A comprehensive new water-trail map of the upper and middle Rogue River is now available to rafters, fishermen and boaters who navigate the Rogue between Lost Creek Dam and Grave Creek.
The map, which costs $6, was produced at a cost of $7,500 by Travel Southern Oregon in conjunction with Oregon State Parks and Recreation, Oregon Department of Fish and Wildlife, Oregon State Marine Board, Travel Oregon, Bureau of Land Management, Josephine and Jackson County Parks, regional cities and Rogue River guide companies.
"It's completely waterproof," said Carolyn Hill, chief executive officer of Travel Southern Oregon. "The first thing some of us did when it arrived was put it in water to test it out. I can see it being used for years."
The Rogue's demeanor has changed with the removal of Gold Ray and Savage Rapids dams, providing some impetus for the new map. The state parks department previously produced water-trail maps for the Sandy River near Portland and a portion of the Willamette River.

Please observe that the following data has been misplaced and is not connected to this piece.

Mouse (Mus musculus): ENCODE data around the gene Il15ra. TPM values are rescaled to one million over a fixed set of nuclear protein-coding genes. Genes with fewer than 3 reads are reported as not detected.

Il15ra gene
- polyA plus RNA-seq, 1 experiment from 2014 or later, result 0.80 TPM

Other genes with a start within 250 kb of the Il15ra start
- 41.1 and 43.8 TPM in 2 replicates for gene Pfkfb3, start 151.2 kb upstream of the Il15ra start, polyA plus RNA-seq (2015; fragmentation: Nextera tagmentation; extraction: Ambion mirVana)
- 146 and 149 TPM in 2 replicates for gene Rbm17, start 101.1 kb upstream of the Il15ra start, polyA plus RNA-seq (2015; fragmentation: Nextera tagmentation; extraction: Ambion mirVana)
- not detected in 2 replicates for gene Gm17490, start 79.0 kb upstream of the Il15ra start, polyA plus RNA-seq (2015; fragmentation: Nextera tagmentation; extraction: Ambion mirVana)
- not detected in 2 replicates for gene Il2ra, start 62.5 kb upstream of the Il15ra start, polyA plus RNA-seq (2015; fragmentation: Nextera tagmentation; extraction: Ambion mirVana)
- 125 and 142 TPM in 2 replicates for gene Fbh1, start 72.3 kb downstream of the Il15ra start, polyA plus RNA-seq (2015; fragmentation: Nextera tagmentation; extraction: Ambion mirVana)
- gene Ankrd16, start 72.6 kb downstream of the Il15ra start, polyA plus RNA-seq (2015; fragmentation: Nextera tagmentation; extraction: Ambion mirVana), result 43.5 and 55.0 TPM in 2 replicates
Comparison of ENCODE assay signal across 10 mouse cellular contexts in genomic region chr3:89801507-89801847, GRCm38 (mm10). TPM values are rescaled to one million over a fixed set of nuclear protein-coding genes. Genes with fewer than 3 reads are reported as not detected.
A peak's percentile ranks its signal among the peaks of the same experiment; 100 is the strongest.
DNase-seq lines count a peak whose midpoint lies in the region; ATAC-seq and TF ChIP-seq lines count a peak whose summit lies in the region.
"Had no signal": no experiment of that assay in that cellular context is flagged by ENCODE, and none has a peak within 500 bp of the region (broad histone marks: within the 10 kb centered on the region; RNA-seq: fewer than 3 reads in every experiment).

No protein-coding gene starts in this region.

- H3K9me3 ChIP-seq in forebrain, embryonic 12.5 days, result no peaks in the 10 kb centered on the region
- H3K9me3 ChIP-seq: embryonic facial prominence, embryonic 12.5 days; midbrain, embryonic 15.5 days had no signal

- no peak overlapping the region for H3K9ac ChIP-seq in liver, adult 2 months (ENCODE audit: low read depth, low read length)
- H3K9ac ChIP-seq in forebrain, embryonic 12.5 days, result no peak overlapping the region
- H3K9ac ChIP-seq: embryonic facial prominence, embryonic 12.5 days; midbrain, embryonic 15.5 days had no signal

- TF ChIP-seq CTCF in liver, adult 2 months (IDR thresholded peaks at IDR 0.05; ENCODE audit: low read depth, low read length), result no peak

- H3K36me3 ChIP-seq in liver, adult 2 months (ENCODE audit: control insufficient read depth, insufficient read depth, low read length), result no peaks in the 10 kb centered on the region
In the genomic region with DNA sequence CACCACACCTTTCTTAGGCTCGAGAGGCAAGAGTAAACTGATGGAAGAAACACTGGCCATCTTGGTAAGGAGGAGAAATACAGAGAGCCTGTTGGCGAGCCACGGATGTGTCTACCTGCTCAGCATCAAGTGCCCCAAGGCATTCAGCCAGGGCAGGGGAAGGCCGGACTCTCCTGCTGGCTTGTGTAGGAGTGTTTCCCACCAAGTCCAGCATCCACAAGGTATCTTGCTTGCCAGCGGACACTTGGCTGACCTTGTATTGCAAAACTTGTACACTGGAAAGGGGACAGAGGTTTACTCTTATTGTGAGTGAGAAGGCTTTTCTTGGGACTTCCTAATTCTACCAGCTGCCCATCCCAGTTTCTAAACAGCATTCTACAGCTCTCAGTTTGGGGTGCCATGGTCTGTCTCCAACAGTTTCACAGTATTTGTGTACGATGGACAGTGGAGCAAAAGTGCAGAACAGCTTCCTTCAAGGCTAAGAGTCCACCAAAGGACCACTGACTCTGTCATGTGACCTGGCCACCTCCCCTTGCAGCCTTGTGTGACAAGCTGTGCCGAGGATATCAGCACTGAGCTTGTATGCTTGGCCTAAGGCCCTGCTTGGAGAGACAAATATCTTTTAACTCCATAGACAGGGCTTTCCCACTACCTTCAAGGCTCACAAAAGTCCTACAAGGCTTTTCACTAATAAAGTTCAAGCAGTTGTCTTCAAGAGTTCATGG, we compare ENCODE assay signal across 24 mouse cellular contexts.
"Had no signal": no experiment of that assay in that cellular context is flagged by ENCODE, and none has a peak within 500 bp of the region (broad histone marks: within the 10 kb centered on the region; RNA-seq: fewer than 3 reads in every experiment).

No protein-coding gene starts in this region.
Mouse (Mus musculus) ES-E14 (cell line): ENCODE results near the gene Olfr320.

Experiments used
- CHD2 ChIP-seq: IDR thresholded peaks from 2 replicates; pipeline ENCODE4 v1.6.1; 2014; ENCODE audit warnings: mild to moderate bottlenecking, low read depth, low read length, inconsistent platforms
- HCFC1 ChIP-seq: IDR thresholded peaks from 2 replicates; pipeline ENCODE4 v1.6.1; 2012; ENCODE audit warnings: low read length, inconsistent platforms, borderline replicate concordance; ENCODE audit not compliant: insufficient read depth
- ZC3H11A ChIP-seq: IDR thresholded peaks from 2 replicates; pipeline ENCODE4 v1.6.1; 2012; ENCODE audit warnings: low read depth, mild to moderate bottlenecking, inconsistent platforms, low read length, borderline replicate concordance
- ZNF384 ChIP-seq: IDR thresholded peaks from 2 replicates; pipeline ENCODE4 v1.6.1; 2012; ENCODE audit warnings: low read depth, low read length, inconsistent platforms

"The goal of the map is to have an essential resource for the thousands of visitors to our region who come to enjoy the Rogue River," Hill said. "It's a boost for our hospitality and tourist places."
The full-color Rogue River Water Trail map includes river features such as riffles, rapids and falls, as well as landmarks, put-ins and take-outs, recreation areas, river highlights, historic references, restrooms, camping and picnic areas. The map also includes rules and regulations for navigating the Rogue River, showing boat ramps and trouble spots.
Design for the map was provided by Jeffery Jones Advertising and Marketing in Ashland and it was printed by Ram Offset Lithographers of White City.
The Rogue River Water Trail map can be purchased at Grants Pass/Josephine County Chamber and Visitor Center, Grants Pass Downtown Welcome Center, Orange Torpedo Trips, Rogue Wilderness Adventures, Morrison's Rogue River Lodge and other locations.
"It took a while to get this done," Hill said. "But I think this is something that could be done for the Klamath, Williamson and Illinois rivers, too."